The City of Montreal passed a unanimous motion on Monday calling on the Montreal police department to put an end to the practice of stopping and checking people without just cause.
“It’s really big news when the entire city council of Montreal says ‘unacceptable’ for the police to stop people on our streets based on their race, their colour, their ethnicity,” said Marvin Rotrand, the city councillor who first presented the motion.
The impetus behind the motion was an independent report, released in October, that showed visible minorities were being stopped by Montreal police officers more frequently than their white counterparts.
Indigenous women are among the most targeted by the police department’s officers, according to the report, which found they were 11 times more likely to be stopped than white women.
Rotrand said that while the motion was amended to remove the word moratorium from the text, the intention of city council was very clear, in regards the Montreal police department (SPVM).
“Please stop doing these types of street checks and we expect you, by March, to come up with a new policy,” Rotrand said. “But you can’t do it by yourself, you have to involve civil society.”
It also calls on Montreal’s executive committee to reply in writing to council with measures the city plans to take to rectify the problems of racial profiling within the police force.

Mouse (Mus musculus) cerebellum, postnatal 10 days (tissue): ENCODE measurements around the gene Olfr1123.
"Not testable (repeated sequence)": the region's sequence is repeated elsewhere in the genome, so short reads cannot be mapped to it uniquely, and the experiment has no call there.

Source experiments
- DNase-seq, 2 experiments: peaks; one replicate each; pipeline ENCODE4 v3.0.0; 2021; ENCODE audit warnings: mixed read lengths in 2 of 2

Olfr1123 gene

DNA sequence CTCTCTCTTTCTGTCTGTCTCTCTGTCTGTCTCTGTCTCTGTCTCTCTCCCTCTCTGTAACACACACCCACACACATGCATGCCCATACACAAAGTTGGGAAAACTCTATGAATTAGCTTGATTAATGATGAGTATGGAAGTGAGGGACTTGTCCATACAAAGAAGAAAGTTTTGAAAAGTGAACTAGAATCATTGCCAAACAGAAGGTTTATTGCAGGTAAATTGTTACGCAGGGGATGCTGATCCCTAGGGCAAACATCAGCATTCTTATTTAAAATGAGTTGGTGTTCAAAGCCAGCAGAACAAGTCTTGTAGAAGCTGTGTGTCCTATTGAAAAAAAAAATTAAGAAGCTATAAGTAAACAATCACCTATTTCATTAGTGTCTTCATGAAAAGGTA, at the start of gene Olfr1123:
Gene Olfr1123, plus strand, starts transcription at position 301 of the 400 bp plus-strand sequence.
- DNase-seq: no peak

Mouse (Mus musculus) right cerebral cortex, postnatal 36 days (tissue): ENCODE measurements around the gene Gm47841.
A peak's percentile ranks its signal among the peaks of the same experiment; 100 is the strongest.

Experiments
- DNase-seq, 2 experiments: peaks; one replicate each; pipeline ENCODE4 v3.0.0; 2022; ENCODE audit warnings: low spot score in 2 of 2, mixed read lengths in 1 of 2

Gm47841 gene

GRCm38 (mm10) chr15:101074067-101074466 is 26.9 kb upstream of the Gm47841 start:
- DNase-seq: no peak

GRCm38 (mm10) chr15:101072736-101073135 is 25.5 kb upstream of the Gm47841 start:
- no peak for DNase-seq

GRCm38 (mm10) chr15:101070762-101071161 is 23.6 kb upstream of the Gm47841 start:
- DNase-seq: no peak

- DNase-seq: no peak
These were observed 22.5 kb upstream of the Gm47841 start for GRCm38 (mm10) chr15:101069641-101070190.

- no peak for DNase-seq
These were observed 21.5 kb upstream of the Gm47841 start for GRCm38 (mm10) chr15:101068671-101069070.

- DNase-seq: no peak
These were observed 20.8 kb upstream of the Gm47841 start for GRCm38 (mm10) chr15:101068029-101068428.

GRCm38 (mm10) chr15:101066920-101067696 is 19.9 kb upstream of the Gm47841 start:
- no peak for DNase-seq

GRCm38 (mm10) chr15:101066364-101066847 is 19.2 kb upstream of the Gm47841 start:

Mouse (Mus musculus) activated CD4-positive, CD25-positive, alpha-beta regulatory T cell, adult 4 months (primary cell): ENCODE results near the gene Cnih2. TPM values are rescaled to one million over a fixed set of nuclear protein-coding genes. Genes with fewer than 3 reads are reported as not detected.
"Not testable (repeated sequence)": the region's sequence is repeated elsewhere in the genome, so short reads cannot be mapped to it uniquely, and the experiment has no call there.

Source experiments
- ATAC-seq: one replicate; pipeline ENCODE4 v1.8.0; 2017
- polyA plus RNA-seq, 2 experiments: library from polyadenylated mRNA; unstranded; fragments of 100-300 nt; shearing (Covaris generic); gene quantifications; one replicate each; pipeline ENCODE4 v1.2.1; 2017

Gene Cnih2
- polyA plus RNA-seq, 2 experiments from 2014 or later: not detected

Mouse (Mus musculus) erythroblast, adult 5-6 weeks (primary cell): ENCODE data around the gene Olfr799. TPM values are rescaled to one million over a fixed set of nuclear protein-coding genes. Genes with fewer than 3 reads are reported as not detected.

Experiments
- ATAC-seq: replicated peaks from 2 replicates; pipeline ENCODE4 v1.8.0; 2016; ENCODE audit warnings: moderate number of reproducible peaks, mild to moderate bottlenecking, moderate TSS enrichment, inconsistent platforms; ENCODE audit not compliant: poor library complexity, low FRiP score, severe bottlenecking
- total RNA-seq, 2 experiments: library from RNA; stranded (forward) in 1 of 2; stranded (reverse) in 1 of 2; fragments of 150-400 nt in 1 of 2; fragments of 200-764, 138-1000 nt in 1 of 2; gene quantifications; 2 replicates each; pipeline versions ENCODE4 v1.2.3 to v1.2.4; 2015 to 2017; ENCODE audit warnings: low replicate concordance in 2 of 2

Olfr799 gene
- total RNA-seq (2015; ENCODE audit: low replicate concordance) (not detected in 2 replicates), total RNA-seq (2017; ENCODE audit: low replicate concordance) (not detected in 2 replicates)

The SPVM, for its part, refused to comment on the issue, citing a class-action lawsuit launched by the Black Coalition of Quebec alleging racial profiling by Montreal police.
Dan Philip of the Black Coalition of Quebec, the main plaintiff behind the suit, agrees the motion is a first good step in bringing an end to police discrimination.
“It’s a very good action and I expect it will bring about some change,” Philip said, adding he plans to continue with the legal fight.
“Even if the city is moving forward a little, we still think that the people are being dealt with wrongfully,” he said. “There must be a process in which we continue to advocate justice for all.”
Because the motion is non-binding, Rotrand hopes the province will intervene.
“It’s not a law, it’s an invitation,” Rotrand said of the motion. “It doesn’t have the force of law. That’s why we asked the government of Quebec, the only instance that legally can change this, to legislate on this.”
Premier François Legault expressed surprise that the practice of random police checks was being used at all.
“I hope it doesn’t exist in Quebec,” he said when questioned by reporters at the National Assembly on Tuesday.
He then dismissed the idea of legislating against the practice, saying it was a Montreal problem.
“I saw that the Mayor of Montreal said she was sorry that it happened in Montreal, but it’s Montreal,” he said.
“If it’s not done this way in Montreal, it’s the responsibility of the City of Montreal.”